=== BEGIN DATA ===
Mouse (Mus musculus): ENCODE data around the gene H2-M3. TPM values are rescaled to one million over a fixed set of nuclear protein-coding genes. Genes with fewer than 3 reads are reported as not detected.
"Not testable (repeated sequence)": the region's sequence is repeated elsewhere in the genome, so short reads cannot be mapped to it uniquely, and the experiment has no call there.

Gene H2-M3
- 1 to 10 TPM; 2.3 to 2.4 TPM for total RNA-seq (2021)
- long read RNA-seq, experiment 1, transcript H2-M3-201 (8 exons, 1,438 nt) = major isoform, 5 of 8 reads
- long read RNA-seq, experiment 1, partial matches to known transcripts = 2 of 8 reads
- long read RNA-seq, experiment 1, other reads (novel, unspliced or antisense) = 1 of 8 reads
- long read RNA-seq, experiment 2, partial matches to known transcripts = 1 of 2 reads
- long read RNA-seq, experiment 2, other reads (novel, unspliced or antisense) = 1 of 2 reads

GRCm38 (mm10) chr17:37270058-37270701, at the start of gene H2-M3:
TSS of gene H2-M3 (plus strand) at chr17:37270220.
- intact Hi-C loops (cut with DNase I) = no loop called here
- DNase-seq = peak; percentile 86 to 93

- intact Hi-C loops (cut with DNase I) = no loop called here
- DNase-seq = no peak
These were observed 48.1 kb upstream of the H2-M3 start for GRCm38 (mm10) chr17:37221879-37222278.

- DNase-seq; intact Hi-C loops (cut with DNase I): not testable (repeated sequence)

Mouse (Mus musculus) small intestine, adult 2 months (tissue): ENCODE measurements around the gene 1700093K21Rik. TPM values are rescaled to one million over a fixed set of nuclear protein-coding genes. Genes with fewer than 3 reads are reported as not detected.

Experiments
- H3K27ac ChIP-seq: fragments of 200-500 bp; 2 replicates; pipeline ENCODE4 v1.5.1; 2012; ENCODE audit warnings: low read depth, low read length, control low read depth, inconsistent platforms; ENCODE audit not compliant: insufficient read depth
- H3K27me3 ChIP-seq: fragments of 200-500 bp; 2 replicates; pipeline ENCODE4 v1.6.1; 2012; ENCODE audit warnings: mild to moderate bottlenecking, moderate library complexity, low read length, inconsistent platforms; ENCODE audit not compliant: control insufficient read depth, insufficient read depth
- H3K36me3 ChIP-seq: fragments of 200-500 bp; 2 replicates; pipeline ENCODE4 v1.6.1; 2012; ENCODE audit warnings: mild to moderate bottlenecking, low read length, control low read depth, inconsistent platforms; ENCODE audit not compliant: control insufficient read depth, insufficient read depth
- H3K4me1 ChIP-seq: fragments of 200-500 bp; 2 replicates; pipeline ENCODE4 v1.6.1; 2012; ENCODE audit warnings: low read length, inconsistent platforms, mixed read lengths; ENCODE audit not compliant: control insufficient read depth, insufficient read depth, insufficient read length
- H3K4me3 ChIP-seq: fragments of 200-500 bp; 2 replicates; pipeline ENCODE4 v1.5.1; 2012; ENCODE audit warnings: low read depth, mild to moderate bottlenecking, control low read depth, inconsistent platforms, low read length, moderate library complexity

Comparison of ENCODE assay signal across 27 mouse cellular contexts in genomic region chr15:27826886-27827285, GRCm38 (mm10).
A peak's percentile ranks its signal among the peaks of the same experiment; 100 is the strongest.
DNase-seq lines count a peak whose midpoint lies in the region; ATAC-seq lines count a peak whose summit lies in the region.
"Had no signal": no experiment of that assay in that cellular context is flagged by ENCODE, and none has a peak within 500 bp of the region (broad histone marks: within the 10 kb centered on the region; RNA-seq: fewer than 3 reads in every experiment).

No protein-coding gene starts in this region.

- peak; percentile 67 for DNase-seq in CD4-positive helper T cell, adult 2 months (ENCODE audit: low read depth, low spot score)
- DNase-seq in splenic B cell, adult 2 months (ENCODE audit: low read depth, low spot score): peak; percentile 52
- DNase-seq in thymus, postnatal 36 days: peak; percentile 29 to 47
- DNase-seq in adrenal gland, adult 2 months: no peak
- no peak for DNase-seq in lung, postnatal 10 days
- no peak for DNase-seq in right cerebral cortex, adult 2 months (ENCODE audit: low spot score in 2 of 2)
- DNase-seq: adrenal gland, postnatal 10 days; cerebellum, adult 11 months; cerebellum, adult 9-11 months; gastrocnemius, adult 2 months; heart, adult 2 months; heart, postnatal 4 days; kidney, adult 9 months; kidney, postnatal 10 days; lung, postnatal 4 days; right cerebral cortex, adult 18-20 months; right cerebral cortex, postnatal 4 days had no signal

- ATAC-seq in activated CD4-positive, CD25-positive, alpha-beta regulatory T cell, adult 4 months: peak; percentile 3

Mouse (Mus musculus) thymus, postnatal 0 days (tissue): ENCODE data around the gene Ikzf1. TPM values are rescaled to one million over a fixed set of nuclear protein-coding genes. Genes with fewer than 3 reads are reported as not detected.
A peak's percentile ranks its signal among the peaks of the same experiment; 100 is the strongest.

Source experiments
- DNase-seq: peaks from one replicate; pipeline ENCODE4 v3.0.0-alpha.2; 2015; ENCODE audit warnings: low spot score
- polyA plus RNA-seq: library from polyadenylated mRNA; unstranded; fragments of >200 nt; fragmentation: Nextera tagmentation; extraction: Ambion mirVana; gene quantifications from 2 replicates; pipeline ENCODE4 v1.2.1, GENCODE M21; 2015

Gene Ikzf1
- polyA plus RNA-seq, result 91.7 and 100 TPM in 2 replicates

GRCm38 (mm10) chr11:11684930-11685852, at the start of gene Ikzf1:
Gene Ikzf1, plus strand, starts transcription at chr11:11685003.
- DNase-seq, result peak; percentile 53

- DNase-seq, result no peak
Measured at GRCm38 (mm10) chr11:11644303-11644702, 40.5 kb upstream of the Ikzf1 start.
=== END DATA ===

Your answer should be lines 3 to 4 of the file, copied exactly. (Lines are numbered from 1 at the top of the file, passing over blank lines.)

Gene H2-M3
- 1 to 10 TPM; 2.3 to 2.4 TPM for total RNA-seq (2021)